Veterans of the bid protest process know that it’s not uncommon for a protester to make half a dozen arguments and prevail on only one.
Know what that’s called? A win. But when a protester goes seven for seven, you have to tip your cap.
Agencies often find unanticipated, innovative content in offerors’ proposals. And unsurprisingly, those proposals are often the ones selected for award. But a recent GAO decision reminds us that all strengths an agency assigns must be supported by the stated evaluation criteria.
In other words, the solicitation must thoroughly inform offerors of these evaluation criteria, and the agency must equally evaluate offerors under them. An offeror’s proposal should not get extra credit for proposing things that are not anticipated by or logically encompassed in the solicitation.
An unequal evaluation can get an agency into hot water and force a reevaluation, as GAO has stated before. But with agencies entitled to broad discretion in their evaluations, how do you know what constitutes unequal evaluation?
Some GAO opinions can leave you wondering where the line is drawn, but a recent GAO decision provides an easy-to-understand example involving a requirement to train personnel under certain regulations. In that case, the GAO held that it was improper for the agency to assign a weakness to the protester for omitting a discussion of certain regulations as applied to its training program, while failing to assign weaknesses to several awardees whose proposals also omitted this discussion.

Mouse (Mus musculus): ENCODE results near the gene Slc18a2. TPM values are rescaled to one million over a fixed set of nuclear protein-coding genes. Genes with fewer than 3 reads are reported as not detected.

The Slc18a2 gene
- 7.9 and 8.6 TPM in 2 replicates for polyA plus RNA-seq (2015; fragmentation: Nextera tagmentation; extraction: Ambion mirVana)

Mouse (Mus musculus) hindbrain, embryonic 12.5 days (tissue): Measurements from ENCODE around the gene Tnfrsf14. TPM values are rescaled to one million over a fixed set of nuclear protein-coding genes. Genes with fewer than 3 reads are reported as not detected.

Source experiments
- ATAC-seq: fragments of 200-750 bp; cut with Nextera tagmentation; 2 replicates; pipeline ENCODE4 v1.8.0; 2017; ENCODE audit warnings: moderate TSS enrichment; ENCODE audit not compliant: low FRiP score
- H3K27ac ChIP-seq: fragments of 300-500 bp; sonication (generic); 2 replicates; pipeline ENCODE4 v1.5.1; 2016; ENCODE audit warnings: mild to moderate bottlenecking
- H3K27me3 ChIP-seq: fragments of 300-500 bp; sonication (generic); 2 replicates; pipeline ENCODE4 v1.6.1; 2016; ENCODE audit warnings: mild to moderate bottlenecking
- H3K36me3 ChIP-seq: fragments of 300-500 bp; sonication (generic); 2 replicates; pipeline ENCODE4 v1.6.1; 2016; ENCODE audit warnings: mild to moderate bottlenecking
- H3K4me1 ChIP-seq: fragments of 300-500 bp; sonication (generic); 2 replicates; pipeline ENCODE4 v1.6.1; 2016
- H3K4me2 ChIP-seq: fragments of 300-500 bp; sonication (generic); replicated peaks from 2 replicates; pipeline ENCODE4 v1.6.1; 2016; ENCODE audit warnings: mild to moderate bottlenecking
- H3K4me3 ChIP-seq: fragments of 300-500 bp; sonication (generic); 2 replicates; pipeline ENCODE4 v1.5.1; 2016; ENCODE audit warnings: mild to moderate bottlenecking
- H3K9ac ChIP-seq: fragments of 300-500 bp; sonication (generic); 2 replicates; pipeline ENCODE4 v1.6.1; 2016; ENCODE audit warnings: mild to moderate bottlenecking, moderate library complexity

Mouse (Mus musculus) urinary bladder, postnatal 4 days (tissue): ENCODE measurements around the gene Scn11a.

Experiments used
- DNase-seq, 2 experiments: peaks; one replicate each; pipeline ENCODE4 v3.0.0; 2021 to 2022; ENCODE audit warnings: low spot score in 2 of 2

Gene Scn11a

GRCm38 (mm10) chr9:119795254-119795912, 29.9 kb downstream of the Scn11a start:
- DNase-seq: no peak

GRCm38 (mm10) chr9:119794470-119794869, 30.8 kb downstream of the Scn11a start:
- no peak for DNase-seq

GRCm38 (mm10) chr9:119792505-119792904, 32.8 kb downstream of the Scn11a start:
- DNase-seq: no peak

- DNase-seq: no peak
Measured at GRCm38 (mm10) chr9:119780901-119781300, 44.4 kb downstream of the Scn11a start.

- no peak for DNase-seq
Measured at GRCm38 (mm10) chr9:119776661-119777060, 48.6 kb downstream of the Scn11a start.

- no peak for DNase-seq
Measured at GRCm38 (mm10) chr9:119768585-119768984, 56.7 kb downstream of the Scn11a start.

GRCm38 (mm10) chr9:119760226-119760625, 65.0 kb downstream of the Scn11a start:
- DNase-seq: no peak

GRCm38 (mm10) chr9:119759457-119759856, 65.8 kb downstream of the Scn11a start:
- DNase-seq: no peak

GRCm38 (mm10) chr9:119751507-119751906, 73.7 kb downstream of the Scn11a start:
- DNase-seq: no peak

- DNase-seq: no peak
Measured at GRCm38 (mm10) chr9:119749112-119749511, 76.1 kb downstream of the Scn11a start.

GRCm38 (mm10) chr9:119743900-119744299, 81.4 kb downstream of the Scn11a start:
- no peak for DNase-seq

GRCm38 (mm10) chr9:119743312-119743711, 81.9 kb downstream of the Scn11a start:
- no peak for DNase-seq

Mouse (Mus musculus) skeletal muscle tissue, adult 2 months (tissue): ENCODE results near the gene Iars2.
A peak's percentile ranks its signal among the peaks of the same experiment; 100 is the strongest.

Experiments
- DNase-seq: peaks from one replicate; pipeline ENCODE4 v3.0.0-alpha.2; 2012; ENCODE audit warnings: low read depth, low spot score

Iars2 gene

In a best value acquisition, the final decision is typically made by a Source Selection Authority. But what happens when the SSA disagrees with the ratings assigned by the evaluators, such as a Source Selection Evaluation Board?
The SSA has a good deal of discretion, but that discretion isn’t unlimited. In a recent decision, GAO sustained a protest where the SSA’s disagreements with the SSEB didn’t appear to be reasonable.
A contractor’s proposal to use an unavailable employee to fill a key personnel position caused the GAO to sustain a competitor’s protest.
In a recent bid protest decision, the GAO concluded that a offeror failed to satisfy a material solicitation requirement concerning key personnel where the employee included in the proposal left the offeror’s employment–and the agency knew that the employee was not available to perform the contract.
In a recent bid protest decision, the GAO held that an agency did not fail to provide an offeror with meaningful discussions about an evaluated weakness in the offeror’s staffing approach because the aspect of the staffing plan deemed to be a weakness was introduced in the offeror’s final proposal revision, or FPR.
A contractor was awarded an “Excellent” past performance score despite submitting only three past performance references, not the five past performance references required by the solicitation.
Although one might think that a contractor would be penalized for failing to satisfy such a requirement, the GAO held that the procuring agency properly gave the contractor in question a high past performance score, based on the three submitted references and past performance information obtained from other sources.